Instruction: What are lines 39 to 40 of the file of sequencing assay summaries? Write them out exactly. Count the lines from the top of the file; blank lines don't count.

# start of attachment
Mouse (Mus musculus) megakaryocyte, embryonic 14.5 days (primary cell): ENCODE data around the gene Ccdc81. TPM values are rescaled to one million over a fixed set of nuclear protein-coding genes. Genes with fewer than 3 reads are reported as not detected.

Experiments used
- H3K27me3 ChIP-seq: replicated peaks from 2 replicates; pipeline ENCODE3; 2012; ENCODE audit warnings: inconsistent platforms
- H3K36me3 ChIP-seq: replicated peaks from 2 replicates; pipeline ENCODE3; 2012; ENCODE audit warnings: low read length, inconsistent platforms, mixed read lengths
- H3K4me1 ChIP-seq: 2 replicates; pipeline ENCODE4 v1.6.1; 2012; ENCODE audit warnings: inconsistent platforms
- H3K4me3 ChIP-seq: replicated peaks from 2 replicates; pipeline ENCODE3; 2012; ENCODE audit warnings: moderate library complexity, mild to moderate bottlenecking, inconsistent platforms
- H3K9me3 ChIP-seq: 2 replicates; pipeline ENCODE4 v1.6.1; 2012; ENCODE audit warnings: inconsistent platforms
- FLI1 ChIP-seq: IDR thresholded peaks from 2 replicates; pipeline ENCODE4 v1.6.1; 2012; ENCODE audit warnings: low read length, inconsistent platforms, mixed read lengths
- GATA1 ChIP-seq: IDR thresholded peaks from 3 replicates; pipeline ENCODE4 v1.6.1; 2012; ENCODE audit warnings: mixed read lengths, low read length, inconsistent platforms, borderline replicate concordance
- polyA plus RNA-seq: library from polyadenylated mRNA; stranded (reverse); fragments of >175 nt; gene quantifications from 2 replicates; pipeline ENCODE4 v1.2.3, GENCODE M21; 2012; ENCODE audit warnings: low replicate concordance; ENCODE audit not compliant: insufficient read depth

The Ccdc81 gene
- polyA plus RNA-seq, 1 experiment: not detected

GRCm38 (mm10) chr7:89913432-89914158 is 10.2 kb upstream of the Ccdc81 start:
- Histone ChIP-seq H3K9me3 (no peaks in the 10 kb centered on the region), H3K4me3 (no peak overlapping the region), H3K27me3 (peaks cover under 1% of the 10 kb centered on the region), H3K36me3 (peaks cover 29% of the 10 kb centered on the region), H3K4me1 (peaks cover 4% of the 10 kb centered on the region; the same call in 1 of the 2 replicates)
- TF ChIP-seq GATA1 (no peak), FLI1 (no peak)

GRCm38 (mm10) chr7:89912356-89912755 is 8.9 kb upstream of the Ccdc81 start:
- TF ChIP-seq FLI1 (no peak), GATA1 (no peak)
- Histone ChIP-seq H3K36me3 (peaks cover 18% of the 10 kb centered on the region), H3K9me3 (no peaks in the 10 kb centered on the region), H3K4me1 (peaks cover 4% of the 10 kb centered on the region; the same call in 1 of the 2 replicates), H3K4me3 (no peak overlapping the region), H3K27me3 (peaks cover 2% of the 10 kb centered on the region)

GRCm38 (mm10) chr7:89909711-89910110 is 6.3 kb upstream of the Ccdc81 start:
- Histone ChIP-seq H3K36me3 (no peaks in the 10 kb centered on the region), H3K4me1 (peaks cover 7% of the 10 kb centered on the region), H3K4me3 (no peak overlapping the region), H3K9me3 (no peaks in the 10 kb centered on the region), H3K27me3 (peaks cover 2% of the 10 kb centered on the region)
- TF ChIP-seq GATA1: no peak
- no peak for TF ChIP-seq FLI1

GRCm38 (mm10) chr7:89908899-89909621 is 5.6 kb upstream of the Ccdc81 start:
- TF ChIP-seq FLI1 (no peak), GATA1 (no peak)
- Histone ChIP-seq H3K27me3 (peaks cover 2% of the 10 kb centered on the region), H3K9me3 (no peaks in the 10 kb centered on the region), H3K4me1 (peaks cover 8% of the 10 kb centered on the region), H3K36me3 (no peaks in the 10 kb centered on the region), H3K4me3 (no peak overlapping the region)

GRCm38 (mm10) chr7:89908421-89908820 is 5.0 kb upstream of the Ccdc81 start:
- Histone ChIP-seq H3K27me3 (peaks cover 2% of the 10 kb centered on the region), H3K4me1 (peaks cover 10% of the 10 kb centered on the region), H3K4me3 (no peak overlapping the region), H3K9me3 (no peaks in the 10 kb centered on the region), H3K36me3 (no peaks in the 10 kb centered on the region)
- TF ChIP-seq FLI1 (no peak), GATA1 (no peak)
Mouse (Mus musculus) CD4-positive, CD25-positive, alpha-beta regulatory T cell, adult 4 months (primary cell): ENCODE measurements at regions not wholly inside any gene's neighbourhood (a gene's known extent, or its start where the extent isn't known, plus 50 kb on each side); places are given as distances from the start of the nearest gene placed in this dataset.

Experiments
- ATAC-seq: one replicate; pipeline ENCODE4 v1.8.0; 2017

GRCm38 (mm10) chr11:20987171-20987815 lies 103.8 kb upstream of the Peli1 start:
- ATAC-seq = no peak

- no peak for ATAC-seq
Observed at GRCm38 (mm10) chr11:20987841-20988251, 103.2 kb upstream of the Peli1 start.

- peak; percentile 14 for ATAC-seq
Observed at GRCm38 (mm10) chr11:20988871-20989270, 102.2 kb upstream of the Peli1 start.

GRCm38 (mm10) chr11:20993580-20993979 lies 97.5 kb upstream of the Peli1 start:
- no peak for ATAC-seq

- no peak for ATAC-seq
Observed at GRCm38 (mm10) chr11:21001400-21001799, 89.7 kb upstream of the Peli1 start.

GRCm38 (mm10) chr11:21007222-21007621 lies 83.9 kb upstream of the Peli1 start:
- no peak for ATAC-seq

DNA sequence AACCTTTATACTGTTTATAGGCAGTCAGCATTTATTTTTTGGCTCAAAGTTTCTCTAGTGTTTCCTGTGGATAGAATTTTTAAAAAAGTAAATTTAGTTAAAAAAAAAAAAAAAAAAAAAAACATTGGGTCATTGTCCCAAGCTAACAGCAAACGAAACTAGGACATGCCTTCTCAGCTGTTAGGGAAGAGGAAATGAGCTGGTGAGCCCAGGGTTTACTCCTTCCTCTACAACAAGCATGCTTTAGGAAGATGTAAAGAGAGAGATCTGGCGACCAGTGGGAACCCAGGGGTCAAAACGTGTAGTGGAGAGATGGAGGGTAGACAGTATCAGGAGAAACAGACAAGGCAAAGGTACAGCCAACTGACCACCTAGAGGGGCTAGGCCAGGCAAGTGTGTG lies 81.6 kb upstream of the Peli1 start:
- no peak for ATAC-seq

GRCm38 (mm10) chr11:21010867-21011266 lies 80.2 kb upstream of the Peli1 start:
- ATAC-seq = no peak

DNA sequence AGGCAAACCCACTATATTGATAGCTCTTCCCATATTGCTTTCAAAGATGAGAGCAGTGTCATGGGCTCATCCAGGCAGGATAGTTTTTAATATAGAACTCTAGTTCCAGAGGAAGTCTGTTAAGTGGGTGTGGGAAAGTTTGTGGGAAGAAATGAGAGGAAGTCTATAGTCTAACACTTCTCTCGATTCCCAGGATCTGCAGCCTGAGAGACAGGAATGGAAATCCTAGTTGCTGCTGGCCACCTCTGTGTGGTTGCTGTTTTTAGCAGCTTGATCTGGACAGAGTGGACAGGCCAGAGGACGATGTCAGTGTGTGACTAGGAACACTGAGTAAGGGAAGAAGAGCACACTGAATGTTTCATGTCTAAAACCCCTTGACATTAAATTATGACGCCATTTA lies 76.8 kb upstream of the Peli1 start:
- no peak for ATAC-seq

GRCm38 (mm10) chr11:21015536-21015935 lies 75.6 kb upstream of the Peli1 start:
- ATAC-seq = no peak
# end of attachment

- no peak for ATAC-seq

- no peak for ATAC-seq